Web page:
Don’t Overlook Anything When You’re Scouting

Learn How to Judge Distance when Bowhunting

06/02/2016 Comments (0) Bowhunting

A Bowfishing Team Takes a Monster Grass Carp While Bowfishing

John’s Note: Jon Justice from Rockmart, Georgia, has been bowfishing for 12 years. Chuck Belmore, one of the hosts of “The Habit” (http://thehabit.tv/news/content/1-tv-show/) TV show, got him started in bowfishing. Today both Chuck and Jon host “The Habit” TV show.

 

13Jon Justice: Every youngster who’s ever gone hunting with his dad when he’s killed a bear, a big deer, a moose or a big bull elk tells all of his buddies, “This past weekend me and Dad killed a bear (or took one of the animals mentioned).” That youngster is absolutely correct. Although the youngster didn’t carry a gun, didn’t pull the trigger shoot the bear, didn’t skin the bear or carry out the meat, he was a part of the hunt, and he shared in the hunt. That’s what team bowfishing is all about, because regardless of what role you play as a member of a bowfishing team, no matter how big the fish are that are taken or how many fish are taken, if you’re a member of the team, you can legitimately say, “We took em!” Bowfishing is much-more productive when a group of friends bowfish together.

 

John E. Phillips: When you and Chuck Belmore go to film a show, do you usually target a specific species of fish to try and take?

15Justice: Most of the time we don’t. We just go bowfishing and take whatever fish we see that night. However, like I mentioned earlier on Days 2 and 3, when we went to Mississippi, we knew we were going to be targeting silver carp, and when we went to Texas, we hoped to get a big alligator gar. We were going to get a show whether we had the opportunity to take a gar or not. When Bryan Hughes and Chuck took that big grass carp, we just got lucky. That’s one thing I like about bowfishing at night. You never know what size or type of fish you’ll have the opportunity to take – just like the deer hunter who may hunt all his life hoping to take a buck that will score 200” or more on the Boone & Crockett scale. But then most of the time when a 200” buck appears, and the hunter has the chance to take him, the hunter’s just been extremely lucky. However, the more times that deer hunter goes deer hunting, the greater his odds are for taking a trophy buck.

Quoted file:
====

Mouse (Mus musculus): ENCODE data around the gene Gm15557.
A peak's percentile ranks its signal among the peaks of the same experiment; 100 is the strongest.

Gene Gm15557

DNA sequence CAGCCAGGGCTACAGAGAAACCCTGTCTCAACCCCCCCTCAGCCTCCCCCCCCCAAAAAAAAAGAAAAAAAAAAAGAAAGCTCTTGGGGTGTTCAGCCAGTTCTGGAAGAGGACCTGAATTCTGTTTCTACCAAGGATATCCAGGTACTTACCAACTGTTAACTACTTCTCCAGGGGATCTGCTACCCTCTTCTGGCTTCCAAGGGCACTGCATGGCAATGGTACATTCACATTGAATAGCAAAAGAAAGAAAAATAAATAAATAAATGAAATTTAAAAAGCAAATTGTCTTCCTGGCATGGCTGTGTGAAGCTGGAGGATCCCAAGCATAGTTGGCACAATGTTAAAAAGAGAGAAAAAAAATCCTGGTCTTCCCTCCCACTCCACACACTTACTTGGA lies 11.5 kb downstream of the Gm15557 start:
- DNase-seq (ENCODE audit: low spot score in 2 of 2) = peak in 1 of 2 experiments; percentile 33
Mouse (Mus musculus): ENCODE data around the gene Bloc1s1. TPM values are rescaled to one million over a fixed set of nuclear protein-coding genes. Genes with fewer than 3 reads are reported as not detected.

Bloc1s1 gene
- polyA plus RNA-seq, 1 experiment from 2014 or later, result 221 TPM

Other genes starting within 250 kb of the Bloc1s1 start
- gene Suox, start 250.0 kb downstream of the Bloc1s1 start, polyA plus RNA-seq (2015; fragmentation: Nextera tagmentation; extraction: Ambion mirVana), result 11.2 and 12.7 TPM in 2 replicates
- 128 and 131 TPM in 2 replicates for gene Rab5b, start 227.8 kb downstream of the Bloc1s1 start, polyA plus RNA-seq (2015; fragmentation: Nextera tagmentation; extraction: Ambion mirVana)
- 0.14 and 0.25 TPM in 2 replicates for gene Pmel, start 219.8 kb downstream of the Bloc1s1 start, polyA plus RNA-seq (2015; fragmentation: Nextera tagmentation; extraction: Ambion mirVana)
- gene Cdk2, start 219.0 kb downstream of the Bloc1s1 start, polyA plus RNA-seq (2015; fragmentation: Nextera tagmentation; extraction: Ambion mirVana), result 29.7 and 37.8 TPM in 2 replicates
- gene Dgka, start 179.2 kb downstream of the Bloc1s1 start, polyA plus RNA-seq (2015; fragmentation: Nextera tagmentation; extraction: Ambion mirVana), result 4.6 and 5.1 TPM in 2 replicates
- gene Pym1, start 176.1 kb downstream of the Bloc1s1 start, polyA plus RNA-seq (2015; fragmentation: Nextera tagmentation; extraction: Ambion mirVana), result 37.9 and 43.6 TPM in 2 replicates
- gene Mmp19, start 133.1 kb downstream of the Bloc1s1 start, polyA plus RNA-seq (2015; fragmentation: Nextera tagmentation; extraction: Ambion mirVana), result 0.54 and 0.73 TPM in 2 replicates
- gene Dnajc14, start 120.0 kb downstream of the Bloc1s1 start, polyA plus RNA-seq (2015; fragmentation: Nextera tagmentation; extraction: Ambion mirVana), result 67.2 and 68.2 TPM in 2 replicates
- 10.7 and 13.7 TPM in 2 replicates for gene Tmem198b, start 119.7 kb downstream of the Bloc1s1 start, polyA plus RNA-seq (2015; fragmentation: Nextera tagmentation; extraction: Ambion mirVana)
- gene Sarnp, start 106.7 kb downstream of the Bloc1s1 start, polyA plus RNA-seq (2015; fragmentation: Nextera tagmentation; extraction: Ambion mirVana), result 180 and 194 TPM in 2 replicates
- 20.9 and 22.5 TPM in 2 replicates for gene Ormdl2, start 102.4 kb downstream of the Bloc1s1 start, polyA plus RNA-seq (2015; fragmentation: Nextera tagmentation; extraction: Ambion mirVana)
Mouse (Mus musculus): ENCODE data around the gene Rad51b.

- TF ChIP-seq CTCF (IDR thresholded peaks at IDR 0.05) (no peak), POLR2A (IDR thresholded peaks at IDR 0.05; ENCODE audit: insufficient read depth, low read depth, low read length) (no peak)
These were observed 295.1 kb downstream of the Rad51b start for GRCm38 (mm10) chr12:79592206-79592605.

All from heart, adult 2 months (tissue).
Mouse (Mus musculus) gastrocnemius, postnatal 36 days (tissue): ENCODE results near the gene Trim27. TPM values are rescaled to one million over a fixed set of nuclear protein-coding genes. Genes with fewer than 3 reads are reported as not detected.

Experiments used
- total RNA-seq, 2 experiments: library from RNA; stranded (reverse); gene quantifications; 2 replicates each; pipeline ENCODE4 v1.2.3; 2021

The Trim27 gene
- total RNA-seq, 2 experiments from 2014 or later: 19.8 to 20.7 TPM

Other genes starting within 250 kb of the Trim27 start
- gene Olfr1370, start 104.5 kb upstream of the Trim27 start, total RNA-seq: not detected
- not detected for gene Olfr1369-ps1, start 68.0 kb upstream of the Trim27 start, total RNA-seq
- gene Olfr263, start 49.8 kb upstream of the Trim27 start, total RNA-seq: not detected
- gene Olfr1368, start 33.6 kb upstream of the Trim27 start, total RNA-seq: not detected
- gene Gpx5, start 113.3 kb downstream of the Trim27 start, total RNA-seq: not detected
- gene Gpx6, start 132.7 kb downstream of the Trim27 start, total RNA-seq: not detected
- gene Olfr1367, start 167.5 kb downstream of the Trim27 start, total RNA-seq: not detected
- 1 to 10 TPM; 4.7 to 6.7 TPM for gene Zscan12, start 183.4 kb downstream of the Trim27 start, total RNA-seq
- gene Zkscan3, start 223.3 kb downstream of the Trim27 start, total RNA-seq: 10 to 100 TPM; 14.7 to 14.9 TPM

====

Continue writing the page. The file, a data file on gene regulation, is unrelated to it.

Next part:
16Chuck and I have learned that the more times we go bowfishing, the luckier we get for taking big fish. Remember, bowfishing is usually a team effort. To get a great TV show on a bowfishing trip, we have to have a good captain who knows how to run the boat to places where we can see a lot of fish. Then we have to have a cameraman in the camera tower on the boat to record the hunt, the shot and the landing of a big fish. Next we have to have two or three bowfishermen on the front of the boat, looking for fish and shooting fish. Whenever a big fish is spotted, the first person to get an arrow into that fish can claim the fish as his. But several other bowfishermen may shoot that fish to help the first bowfisherman get his or her fish up to the side of the boat where that fish can be gaffed and brought into the boat. Once the fish is in the boat, the whole team can claim part of the victory. True, the first archer who shot the arrow into the fish gets to claim the fish, but we all can say, “We took a monster fish on our last bowfishing outing.”

 

To get John’s book, “The Bowfishing Bible,” go to http://amzn.to/22zX7Zz. To learn more about hunting and fishing from John E. Phillips’ print and eBooks, go to www.amazon.com/author/johnephillips and www.barnesandnoble.com

 

Next: The Most Important Ingredients for a Successful Bowfishing Team

Leave a Reply

Your email address will not be published. Required fields are marked *